Five books and films to understand data protection
Are you interested about personal data protection on the Internet? So many news about tech companies and legal conflict overwhelm you?
In this case, I come here to recommend a brief list of books and films that you should include in your personal list about what has happened with your information in this hyperconnected society we live in.
From autobiographies to Netflix documentaries, the selection is varied. Maybe you might find these suggestions useful. You can use them as a starting point to a more analytical and objective point of view about online privacy.
Without further delay, I’ll start my recommendations. Go fetch the popcorn!
Titles on data protection
The Great Hack
It’s very probable that you have heard about the Cambridge Analytica scandal. Since the complaint in The Guardian in 2015, there was a lot of talk in the media about that firm of political consultancy. Why? Well, it obtained and collected data from Facebook accounts through third-party apps.
Despite fears about individual privacy, this disclosure raised awareness of the effect that data management abuse has on democratic processes. Information from millions of US users was processed for the design of Ted Cruz’s 2016 campaign, Donald Trump’s 2016 campaign for the US Presidency, and Brexit.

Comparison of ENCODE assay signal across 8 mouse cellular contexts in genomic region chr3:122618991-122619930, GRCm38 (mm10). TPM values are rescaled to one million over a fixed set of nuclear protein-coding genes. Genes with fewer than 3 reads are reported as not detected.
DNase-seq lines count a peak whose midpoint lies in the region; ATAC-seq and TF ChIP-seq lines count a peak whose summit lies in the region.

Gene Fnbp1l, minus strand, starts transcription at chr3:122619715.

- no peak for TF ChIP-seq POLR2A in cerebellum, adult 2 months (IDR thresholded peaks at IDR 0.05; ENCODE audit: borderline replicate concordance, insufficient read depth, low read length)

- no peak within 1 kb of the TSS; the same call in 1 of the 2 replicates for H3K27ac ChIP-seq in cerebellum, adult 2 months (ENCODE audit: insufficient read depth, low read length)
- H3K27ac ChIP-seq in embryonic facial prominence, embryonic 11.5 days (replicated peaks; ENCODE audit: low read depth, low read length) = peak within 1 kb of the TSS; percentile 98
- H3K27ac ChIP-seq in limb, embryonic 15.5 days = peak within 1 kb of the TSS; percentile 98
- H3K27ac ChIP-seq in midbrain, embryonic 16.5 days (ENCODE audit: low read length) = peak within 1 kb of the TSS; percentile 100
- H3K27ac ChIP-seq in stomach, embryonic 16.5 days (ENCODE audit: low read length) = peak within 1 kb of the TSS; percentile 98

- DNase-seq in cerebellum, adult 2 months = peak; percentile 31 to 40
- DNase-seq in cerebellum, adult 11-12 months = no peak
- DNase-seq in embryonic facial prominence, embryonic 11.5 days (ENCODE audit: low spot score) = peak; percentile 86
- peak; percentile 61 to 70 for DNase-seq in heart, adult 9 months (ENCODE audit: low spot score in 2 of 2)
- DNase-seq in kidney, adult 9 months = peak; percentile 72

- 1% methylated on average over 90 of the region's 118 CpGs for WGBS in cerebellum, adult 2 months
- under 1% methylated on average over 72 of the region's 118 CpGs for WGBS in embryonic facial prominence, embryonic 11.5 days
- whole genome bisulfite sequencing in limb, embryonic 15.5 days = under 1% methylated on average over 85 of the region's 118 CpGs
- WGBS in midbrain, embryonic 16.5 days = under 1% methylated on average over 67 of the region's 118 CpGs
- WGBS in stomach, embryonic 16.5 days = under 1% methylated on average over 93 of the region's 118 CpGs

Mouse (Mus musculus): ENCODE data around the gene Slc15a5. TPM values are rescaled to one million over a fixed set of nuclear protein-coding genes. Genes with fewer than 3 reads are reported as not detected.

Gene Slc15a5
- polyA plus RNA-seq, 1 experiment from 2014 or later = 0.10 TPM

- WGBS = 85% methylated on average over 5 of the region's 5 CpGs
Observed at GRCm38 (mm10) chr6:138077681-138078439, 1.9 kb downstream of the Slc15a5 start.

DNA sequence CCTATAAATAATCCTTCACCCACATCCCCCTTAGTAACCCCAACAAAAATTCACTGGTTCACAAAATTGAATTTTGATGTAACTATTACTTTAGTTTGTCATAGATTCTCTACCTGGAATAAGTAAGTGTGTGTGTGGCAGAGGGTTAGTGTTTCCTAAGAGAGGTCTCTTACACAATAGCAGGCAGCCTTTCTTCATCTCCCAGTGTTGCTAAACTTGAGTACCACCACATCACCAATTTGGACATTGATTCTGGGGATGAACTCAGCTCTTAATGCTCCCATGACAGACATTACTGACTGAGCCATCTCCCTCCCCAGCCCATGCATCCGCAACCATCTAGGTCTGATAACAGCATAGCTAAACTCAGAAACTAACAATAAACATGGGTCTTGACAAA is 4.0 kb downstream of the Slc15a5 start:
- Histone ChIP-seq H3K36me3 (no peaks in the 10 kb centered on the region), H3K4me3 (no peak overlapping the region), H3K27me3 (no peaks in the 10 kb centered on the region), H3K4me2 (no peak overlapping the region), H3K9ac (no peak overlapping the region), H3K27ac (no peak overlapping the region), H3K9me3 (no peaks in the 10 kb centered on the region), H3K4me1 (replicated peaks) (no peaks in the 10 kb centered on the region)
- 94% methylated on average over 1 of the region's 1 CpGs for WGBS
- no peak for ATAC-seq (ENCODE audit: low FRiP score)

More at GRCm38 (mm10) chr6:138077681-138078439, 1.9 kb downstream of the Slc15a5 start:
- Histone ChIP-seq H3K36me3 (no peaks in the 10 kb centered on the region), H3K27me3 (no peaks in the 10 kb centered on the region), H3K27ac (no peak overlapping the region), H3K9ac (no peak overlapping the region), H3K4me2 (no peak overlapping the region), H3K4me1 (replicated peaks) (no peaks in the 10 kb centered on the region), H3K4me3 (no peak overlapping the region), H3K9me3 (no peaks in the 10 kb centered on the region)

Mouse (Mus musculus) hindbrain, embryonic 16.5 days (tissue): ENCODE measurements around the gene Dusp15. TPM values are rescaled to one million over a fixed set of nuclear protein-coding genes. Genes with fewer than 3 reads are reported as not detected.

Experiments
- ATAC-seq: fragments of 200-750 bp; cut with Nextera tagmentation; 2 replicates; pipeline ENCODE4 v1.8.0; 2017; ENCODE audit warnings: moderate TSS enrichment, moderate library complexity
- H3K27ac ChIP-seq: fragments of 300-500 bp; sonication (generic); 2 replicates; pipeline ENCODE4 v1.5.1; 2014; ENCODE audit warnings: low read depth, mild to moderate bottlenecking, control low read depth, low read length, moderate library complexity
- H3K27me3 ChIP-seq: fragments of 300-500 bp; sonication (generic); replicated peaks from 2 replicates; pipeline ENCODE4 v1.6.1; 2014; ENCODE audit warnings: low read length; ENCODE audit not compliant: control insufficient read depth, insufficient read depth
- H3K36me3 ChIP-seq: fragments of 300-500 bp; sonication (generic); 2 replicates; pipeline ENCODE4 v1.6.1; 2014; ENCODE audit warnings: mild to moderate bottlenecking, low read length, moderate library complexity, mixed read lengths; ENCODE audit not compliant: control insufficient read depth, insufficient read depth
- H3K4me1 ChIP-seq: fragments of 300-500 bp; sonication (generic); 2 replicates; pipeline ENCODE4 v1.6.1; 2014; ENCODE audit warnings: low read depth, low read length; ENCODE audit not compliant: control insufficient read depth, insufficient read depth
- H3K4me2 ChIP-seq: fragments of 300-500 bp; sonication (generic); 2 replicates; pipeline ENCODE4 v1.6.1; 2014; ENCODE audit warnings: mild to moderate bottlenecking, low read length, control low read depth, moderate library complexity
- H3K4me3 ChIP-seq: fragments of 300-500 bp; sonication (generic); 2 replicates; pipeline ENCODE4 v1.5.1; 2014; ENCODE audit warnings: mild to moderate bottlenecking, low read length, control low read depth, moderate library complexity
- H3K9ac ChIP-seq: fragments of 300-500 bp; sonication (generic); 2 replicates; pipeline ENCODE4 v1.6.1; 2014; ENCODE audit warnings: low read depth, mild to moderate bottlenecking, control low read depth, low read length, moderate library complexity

In the film, some important voices round up the story: Brittanny Kaiser, ex executive of Cambridge Analytica; Carole Cadwalladr, British research journalist and the professor David Carroll, who started the legal battle to reclaim his data when the heat of the scandal was just starting to rise
The visualization of this documentary of 113 minutes is highly recommended and available on Netflix. It does not only offer the testimonies of implicated parts but also has other executives among them Christopher Wylie. It also provides a personal vision of those who follow the protagonists in those challenges that they undoubtedly face after revealing the truth.
Laura Poitras was one of the two journalists hired through encrypted communication by the mysterious user “citizenfour”. In the beginning, not even they knew who the mysterious accuser was. This person was risking everything just to make classified information about de massive surveillance programs of the National Security Agency of the United States (NSA) public.
Today we all know who Edward Snowden is. Everyone knows how and why he declassified archives that prove the reach of the massive surveillance on citizens. Programs that were all sponsored by the intelligence in that country.
This documentary follows Snowden since he meets up with Poitras and another two journalists (Glenn Greenwald and Ewen MacAskill) in a room at the Hong Kong Hotel. The situations before and after the world knew what they were doing are intertwined with a few inevitable technical concepts.
“Adapting the cold language of data encryption to recount a dramatic saga of abuse of power and justified paranoia, Poitras brilliantly demonstrates that information is a weapon that cuts both ways”Ronnie Scheib in his review for Variety magazine
Books for your “Data Protection” collection